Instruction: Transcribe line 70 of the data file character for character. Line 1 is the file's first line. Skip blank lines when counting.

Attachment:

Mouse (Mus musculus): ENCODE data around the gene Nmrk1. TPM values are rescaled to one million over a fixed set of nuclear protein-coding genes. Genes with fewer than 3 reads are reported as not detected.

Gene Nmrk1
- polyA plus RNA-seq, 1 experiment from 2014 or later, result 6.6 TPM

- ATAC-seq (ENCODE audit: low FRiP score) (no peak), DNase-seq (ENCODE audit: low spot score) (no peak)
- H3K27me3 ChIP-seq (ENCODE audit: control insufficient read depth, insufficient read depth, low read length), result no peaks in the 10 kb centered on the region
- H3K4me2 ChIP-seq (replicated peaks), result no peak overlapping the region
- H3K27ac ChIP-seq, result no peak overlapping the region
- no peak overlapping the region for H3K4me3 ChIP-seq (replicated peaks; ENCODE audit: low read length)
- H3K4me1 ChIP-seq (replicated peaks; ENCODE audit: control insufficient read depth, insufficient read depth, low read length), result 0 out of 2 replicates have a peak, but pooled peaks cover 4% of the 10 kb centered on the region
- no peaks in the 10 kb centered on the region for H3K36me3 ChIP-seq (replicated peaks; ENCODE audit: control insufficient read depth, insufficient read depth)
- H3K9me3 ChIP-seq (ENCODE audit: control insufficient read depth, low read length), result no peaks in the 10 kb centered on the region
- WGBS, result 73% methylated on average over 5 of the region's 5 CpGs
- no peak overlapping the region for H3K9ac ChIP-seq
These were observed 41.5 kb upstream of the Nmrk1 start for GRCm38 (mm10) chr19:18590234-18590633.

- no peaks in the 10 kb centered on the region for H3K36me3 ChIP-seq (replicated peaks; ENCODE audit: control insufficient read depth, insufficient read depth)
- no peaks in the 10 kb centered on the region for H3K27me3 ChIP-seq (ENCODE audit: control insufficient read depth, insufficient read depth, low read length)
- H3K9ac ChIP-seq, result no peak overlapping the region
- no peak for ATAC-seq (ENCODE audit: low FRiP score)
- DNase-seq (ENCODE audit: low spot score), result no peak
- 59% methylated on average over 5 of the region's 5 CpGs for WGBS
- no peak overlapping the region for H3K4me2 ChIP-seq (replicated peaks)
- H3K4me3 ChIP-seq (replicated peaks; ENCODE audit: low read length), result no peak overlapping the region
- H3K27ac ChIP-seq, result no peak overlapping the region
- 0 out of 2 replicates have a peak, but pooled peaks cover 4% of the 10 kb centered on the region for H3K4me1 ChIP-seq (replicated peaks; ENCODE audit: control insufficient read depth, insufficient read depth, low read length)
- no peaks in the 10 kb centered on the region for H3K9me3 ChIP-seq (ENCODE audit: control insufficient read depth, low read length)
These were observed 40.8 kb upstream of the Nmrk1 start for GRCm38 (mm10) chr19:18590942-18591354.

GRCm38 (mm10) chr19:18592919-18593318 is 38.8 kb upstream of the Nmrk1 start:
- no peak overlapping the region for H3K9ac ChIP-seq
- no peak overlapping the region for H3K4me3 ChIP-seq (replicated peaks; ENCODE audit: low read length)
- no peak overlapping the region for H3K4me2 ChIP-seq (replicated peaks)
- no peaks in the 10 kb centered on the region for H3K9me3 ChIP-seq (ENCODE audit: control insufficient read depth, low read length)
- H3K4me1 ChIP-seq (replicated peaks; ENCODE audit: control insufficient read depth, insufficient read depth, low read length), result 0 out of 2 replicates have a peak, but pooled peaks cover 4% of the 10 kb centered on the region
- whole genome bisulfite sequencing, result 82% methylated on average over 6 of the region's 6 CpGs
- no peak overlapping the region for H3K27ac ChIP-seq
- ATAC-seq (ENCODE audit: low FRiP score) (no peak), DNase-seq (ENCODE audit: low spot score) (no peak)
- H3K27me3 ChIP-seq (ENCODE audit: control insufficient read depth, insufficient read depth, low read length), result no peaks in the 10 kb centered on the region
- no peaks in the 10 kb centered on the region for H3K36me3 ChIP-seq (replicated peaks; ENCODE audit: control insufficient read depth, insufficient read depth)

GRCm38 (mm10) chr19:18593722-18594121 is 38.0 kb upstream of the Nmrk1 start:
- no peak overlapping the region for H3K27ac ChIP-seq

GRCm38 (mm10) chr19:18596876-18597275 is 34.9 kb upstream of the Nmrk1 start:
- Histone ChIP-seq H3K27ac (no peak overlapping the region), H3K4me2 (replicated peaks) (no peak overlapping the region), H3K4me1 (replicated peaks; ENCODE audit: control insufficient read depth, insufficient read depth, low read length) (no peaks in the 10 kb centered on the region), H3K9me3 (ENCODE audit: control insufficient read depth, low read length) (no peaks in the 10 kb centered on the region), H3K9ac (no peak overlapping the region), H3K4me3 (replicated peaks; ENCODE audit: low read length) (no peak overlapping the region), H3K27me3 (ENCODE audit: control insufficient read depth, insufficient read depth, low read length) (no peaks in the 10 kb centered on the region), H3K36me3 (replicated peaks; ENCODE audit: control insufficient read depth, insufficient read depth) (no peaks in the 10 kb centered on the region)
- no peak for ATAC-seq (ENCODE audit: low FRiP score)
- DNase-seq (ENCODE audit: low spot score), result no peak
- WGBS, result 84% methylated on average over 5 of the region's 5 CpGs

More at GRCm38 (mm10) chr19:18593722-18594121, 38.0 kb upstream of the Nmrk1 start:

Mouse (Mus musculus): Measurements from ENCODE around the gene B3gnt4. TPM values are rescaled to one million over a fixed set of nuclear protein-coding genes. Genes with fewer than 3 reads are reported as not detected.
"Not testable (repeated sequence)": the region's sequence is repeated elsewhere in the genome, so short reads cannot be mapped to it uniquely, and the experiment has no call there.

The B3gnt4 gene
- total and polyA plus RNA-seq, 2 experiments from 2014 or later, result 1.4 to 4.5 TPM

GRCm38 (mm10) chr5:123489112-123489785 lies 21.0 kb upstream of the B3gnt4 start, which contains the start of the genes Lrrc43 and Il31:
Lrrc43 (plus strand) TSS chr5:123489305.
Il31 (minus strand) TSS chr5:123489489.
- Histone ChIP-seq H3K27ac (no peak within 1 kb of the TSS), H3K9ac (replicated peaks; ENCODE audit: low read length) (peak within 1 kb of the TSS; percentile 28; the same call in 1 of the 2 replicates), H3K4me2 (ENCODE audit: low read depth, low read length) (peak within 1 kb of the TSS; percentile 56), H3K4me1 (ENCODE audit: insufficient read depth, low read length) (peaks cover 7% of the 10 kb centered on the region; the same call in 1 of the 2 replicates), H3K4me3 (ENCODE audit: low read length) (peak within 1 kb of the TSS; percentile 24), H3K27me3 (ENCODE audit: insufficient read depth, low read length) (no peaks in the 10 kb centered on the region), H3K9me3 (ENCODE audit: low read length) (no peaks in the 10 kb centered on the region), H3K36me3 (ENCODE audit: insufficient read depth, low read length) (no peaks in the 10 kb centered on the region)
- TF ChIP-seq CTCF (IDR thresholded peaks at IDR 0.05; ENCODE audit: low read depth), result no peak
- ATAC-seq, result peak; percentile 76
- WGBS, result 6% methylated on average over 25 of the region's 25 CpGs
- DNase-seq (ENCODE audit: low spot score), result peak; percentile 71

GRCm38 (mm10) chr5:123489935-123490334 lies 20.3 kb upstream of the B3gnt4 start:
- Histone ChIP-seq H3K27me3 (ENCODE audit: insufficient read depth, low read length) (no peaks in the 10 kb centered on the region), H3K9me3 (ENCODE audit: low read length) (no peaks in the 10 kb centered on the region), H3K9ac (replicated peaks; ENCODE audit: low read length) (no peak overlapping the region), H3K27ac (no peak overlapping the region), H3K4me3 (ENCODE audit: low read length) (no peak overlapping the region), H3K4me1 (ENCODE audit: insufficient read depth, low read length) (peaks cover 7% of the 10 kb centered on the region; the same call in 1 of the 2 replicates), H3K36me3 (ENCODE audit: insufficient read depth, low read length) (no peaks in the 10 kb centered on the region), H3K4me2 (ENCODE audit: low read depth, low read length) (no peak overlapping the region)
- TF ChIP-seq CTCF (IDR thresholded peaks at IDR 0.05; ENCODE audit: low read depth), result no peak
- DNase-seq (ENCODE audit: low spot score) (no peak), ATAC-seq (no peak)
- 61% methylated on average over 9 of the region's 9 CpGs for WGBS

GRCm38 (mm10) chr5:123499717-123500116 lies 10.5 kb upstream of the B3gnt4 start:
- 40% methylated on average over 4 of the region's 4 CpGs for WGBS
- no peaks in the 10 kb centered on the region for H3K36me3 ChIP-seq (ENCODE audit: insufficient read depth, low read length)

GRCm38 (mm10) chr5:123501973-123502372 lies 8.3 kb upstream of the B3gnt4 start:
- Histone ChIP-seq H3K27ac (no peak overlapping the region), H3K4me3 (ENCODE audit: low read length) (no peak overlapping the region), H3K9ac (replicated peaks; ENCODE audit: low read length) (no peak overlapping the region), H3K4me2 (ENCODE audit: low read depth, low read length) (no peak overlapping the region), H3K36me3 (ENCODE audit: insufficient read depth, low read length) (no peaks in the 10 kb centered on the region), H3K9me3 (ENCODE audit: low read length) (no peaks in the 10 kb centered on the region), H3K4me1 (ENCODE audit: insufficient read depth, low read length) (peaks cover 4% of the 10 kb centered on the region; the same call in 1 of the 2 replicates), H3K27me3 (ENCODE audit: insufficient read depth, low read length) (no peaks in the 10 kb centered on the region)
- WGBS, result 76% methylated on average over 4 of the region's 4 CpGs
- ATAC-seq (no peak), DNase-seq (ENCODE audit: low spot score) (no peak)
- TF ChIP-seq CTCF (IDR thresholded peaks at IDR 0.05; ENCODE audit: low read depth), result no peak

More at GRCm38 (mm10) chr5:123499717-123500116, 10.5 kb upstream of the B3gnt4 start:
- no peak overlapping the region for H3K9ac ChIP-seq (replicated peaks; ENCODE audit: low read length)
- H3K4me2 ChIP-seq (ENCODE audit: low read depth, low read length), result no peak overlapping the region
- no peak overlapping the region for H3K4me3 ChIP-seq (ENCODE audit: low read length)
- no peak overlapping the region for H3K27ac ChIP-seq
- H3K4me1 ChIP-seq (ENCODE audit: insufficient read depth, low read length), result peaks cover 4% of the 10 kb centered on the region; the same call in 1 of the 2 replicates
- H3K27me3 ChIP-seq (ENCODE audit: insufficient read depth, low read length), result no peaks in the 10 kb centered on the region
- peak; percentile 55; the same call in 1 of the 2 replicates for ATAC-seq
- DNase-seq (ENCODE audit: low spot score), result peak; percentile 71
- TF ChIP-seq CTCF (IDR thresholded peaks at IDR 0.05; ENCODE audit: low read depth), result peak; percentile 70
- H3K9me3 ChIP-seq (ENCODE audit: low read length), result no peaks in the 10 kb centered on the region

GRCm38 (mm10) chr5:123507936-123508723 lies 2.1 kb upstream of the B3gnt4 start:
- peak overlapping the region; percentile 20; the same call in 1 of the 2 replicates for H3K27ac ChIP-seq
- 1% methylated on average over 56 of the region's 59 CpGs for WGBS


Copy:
- TF ChIP-seq CTCF (IDR thresholded peaks at IDR 0.05; ENCODE audit: low read depth), result no peak